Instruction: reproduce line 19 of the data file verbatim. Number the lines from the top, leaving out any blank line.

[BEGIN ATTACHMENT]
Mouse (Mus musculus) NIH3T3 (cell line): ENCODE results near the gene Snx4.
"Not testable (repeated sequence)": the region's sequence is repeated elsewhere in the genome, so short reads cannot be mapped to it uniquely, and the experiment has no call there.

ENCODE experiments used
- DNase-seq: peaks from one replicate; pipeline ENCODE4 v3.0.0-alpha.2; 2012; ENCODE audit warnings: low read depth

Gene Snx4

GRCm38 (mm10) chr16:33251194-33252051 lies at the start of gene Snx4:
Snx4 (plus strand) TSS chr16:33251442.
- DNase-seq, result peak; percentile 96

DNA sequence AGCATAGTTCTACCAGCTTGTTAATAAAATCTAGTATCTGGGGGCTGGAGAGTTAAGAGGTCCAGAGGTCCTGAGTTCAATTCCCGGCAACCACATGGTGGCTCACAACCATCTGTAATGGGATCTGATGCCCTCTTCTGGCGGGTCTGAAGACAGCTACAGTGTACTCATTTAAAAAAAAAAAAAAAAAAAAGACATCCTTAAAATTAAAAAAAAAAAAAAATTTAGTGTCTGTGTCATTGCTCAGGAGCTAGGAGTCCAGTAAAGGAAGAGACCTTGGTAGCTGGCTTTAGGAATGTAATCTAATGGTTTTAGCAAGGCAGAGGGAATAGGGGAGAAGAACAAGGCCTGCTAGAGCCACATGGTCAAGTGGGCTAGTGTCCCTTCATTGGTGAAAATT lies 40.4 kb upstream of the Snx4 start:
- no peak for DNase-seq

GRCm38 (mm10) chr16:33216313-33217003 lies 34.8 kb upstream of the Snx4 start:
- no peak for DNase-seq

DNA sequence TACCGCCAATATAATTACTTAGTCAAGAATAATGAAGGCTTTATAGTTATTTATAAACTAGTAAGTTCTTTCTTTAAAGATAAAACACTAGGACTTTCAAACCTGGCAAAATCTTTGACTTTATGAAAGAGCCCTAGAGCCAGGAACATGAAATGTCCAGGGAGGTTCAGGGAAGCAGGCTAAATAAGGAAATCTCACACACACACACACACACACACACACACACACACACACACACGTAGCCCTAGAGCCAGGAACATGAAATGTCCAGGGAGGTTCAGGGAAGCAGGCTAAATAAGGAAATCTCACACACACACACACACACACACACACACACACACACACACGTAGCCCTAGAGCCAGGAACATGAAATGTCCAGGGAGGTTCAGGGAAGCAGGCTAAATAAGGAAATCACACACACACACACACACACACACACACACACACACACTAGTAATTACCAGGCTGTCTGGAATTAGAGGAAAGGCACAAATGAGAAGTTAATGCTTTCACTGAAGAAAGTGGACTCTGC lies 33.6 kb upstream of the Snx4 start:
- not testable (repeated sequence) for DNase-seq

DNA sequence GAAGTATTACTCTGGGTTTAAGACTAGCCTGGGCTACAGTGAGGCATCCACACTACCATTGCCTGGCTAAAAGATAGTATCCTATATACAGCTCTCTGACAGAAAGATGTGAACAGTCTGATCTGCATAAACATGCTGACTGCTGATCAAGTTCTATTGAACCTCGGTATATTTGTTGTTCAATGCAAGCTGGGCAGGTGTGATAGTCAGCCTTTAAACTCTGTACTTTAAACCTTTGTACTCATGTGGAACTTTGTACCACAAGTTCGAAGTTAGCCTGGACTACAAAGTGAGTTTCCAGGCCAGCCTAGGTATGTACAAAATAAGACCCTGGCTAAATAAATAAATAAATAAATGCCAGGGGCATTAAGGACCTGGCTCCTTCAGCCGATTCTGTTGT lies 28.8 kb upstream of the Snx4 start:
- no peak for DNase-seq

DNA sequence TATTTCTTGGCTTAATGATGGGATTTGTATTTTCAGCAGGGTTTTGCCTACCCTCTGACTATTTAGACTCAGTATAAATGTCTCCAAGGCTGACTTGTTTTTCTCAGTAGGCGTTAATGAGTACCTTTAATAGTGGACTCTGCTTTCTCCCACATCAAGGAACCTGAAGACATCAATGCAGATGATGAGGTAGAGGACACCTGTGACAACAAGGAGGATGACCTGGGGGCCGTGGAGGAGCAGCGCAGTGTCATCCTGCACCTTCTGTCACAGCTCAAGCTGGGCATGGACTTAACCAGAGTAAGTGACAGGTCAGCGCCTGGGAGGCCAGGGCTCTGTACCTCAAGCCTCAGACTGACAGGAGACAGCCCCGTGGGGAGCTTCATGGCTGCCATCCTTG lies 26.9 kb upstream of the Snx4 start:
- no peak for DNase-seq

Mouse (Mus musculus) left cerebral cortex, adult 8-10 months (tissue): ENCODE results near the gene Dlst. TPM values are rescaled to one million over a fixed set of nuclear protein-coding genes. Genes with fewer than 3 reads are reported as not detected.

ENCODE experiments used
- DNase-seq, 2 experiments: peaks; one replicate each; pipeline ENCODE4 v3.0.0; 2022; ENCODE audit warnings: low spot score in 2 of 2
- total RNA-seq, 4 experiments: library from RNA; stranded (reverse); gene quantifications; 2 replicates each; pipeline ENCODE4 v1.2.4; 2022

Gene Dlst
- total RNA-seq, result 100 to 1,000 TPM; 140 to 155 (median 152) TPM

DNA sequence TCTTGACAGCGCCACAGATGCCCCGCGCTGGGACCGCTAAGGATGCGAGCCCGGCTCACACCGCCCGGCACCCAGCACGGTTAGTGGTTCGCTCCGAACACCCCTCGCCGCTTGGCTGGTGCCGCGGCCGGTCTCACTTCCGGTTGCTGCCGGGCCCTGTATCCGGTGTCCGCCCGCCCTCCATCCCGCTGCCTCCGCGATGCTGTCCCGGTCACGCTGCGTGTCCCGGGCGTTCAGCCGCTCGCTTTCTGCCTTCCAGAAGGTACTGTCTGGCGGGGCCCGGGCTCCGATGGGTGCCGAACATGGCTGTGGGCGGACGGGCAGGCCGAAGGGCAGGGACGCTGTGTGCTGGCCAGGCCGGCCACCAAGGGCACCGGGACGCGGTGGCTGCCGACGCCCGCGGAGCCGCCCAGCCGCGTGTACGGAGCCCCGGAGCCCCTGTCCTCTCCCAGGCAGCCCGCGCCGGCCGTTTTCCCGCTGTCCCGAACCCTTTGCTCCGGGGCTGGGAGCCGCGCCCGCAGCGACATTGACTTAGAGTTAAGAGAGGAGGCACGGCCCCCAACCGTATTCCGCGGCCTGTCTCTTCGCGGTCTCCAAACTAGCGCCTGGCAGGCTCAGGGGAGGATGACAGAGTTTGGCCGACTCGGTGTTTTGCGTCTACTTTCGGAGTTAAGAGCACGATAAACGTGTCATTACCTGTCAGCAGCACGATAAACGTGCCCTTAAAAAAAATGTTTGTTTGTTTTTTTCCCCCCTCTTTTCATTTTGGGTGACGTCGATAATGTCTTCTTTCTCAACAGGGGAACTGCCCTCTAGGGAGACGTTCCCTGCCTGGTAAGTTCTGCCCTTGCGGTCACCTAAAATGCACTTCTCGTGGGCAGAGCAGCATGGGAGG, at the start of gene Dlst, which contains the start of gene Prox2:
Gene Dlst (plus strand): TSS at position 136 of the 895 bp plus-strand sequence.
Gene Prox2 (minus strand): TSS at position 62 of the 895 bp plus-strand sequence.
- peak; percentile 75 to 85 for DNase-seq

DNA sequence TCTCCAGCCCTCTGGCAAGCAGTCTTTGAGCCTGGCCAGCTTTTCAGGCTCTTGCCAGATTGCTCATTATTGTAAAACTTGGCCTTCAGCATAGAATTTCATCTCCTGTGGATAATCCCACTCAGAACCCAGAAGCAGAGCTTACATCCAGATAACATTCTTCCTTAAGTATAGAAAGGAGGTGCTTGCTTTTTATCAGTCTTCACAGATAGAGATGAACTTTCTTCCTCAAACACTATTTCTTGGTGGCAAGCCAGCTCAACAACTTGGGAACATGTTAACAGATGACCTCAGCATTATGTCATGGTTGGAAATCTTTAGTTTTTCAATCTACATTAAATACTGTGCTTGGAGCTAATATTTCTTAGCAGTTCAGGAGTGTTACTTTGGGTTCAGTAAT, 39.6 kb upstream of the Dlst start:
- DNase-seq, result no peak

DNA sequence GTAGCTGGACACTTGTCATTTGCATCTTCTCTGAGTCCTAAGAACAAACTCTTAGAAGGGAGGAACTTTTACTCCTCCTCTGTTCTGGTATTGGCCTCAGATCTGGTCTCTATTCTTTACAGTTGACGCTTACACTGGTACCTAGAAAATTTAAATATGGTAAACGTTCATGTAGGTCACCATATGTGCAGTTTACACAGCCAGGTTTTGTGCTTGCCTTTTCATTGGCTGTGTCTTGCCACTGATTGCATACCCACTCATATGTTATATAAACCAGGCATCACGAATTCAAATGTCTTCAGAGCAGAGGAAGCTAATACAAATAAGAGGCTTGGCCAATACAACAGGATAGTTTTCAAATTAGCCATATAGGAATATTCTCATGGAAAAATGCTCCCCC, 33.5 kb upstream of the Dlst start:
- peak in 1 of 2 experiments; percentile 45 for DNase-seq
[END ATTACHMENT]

Mouse (Mus musculus) left cerebral cortex, adult 8-10 months (tissue): ENCODE results near the gene Dlst. TPM values are rescaled to one million over a fixed set of nuclear protein-coding genes. Genes with fewer than 3 reads are reported as not detected.